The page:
Follow us:

ArtsPage

A way to keep up with Seattle theaters, concert halls, galleries, museums and other fine-arts events.

January 20, 2015 at 8:52 AM

National Book Critics Circle finalists for 2014 announced

Roz Chast's memoir "Can't We Talk About Something More Pleasant?" is a finalist for the National Book Critics Circle Award.

Roz Chast’s graphic  memoir “Can’t We Talk About Something More Pleasant?” is a finalist for the National Book Critics Circle Award.

The National Book Critics Circle has announced finalists for six prizes given to the best books of 2014. They include fiction by Marilynne Robinson, a graphic memoir about caring for her aging parents by cartoonist Roz Chast and one book, “Citizen” by Claudia Rankine, that’s a finalist in two categories, poetry and criticism. The NBCC board picked the finalists last weekend in New York City; they were announced yesterday.

Author Toni Morrison, 83, received the Ivan Sandrof Lifetime Achievement Award. Phil Klay’s short story collection “Redeployment” (Penguin Press), based on the author’s experiences serving as a U.S. Marine in Iraq,  is the recipient of the John Leonard Prize, established in 2014 to recognize outstanding first books in any genre.

Here are the finalists (full disclosure that this writer is a board member and chair of the biography committee):

FICTION:

“An Unnecessary Woman” by Rabih Alameddine  (Grove Press); “A Brief History of Seven Killings” by Marlon James  (Riverhead); “Euphoria” by Lily King (Atlantic Monthly Press); “On Such a Full Sea” by Chang-rae Lee (Riverhead); “Lila” by Marilynne Robinson  (Farrar, Straus and Giroux).

GENERAL NONFICTION:

“The Problem of Slavery in the Age of Emancipation” by David Brion Davis (Knopf); “The Zhivago Affair: The Kremlin, the CIA, and the Battle over a Forbidden Book” by Peter Finn and Petra Couvee (Pantheon);”The Sixth Extinction: An Unnatural History” by Elizabeth Kolbert (Henry Holt); “Capital in the Twenty-First Century” by Thomas Piketty, translated from the French by Arthur Goldhammer (Belknap Press/Harvard University Press); “Deep Down Dark: The Untold Stories of 33 Men Buried in a Chilean Mine, and the Miracle that Set Them Free” by Hector Tobar (Farrar, Straus & Giroux).

AUTOBIOGRAPHY:

“The Splendid Things We Planned: A Family Portrait” by Blake Bailey (W.W. Norton); “Can’t We Talk About Something More Pleasant?” by Roz Chast (Bloomsbury); “The Other Side” by Lacy M. Johnson (Tin House); “Little Failure” by Gary Shteyngart (Random House); “There Was and There Was Not” by Meline Toumani  (Metropolitan Books).

BIOGRAPHY:

“William Wells Brown: An African American Life” by Ezra Greenspan (W.W. Norton); “Rebel Yell: The Violence, Passion and Redemption of Stonewall Jackson” by  S.C. Gwynne (Scribner); “Tennessee Williams: Mad Pilgrimage of the Flesh” by John Lahr (W.W. Norton); “Literchoor Is My Beat”: A Life of James Laughlin, Publisher of New Directions” by Ian S. MacNiven (Farrar, Straus & Giroux); “The Crusades of Cesar Chavez: A Biography” by Miriam Pawel (Bloomsbury).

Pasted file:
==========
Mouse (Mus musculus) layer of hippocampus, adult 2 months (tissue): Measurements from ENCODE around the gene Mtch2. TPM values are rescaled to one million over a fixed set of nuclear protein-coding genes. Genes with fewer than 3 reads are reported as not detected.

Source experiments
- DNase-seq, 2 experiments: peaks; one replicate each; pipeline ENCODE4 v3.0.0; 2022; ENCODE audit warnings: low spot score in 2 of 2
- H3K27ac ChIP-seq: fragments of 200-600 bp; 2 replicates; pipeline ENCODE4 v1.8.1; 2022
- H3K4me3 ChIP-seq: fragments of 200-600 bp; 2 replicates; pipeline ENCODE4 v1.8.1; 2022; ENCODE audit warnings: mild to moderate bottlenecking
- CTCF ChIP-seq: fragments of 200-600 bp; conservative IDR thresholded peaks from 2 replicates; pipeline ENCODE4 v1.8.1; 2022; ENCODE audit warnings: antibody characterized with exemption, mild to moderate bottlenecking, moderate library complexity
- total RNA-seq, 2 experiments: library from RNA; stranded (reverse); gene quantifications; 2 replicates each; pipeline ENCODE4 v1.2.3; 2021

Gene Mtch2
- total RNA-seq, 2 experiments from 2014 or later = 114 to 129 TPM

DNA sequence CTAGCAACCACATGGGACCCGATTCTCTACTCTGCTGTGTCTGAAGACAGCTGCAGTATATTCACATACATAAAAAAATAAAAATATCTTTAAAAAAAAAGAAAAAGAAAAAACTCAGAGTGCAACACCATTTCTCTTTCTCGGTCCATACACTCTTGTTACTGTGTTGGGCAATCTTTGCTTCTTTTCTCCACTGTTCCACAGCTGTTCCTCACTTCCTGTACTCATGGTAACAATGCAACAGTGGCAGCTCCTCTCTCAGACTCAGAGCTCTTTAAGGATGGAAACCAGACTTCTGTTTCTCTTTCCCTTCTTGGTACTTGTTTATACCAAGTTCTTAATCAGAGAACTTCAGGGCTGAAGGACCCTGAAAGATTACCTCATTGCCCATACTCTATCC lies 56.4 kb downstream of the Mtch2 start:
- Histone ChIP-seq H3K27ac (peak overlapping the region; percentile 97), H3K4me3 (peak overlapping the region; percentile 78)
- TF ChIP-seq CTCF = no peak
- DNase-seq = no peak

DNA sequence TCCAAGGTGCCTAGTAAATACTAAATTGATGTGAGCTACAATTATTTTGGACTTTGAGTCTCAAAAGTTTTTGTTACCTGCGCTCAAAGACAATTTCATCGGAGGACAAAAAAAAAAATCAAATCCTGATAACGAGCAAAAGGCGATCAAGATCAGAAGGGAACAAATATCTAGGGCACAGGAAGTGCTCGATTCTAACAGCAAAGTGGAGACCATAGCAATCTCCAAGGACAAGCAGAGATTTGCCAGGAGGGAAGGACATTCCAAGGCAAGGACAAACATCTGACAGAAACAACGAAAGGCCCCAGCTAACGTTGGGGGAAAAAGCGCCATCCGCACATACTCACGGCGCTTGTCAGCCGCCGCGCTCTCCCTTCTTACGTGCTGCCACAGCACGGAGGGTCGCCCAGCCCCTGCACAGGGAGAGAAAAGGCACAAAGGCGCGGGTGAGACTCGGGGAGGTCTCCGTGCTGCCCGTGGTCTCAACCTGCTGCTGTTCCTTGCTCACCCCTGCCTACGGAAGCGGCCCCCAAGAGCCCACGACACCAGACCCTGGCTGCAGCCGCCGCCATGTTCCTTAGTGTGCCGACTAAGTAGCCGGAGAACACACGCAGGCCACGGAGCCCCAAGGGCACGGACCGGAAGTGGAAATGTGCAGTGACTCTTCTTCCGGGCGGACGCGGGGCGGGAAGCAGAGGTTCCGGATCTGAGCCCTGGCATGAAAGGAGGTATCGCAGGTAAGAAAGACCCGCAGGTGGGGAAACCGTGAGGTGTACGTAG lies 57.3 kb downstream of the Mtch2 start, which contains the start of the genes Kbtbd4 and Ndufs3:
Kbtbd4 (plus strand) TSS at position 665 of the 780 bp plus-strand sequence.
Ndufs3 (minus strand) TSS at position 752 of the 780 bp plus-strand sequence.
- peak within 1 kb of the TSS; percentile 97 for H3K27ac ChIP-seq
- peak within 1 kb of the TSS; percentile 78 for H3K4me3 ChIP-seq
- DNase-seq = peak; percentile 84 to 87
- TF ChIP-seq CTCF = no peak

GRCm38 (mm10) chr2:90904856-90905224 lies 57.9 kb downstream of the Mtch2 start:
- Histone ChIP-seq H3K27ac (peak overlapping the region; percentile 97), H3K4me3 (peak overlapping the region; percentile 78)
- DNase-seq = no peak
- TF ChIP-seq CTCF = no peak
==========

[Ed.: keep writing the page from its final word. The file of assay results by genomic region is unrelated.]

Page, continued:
CRITICISM:

” On Immunity: An Innoculation” by Eula Biss  (Graywolf Press); “Geek Sublime: The Beauty of Code, the Code of Beauty” by Vikram Chandra (Graywolf Press); “Citizen: An American Lyric” by Claudia Rankine (Graywolf Press)’ “What Would Lynne Tillman Do?” by Lynne Tillman (Red Lemonade); “The Essential Ellen Willis,” by Ellen Willis, edited by Nona Willis Aronowitz (University of Minnesota Press).

POETRY:

“Prelude to Bruise” by Saeed Jones (Coffee House Press); “The Essential Hits of Shorty Bon Bon” by Willie Perdomo (Penguin Books); “Citizen: An American Lyric” by Claudia Rankine (Graywolf Press); “Once in the West” by Christian Wiman (Farrar, Straus & Giroux); “Abide” by Jake Adam York (Southern Illinois University Press).

 

The Nona Balakian Citation for Excellence in Reviewing award went to  Alexandra Schwartz,  an assistant editor at the New Yorker.

 

 

Comments

COMMENTS

No personal attacks or insults, no hate speech, no profanity. Please keep the conversation civil and help us moderate this thread by reporting any abuse. See our Commenting FAQ.



The opinions expressed in reader comments are those of the author only, and do not reflect the opinions of The Seattle Times.


The Seattle Times

The door is closed, but it's not locked.

Take a minute to subscribe and continue to enjoy The Seattle Times for as little as 99 cents a week.

Subscription options ►

Already a subscriber?

We've got good news for you. Unlimited seattletimes.com content access is included with most subscriptions.

Subscriber login ►
The Seattle Times

To keep reading, you need a subscription upgrade.

We hope you have enjoyed your complimentary access. For unlimited seattletimes.com access, please upgrade your digital subscription.

Call customer service at 1.800.542.0820 for assistance with your upgrade or questions about your subscriber status.

The Seattle Times

To keep reading, you need a subscription.

We hope you have enjoyed your complimentary access. Subscribe now for unlimited access!

Subscription options ►

Already a subscriber?

We've got good news for you. Unlimited seattletimes.com content access is included with most subscriptions.

Activate Subscriber Account ►